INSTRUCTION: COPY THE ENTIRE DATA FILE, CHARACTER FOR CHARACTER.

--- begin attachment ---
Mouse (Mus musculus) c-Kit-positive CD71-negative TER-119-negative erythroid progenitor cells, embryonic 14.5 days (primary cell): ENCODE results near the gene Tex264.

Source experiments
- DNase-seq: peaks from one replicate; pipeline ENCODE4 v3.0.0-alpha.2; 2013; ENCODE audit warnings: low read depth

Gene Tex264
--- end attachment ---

Mouse (Mus musculus) c-Kit-positive CD71-negative TER-119-negative erythroid progenitor cells, embryonic 14.5 days (primary cell): ENCODE results near the gene Tex264.

Source experiments
- DNase-seq: peaks from one replicate; pipeline ENCODE4 v3.0.0-alpha.2; 2013; ENCODE audit warnings: low read depth

Gene Tex264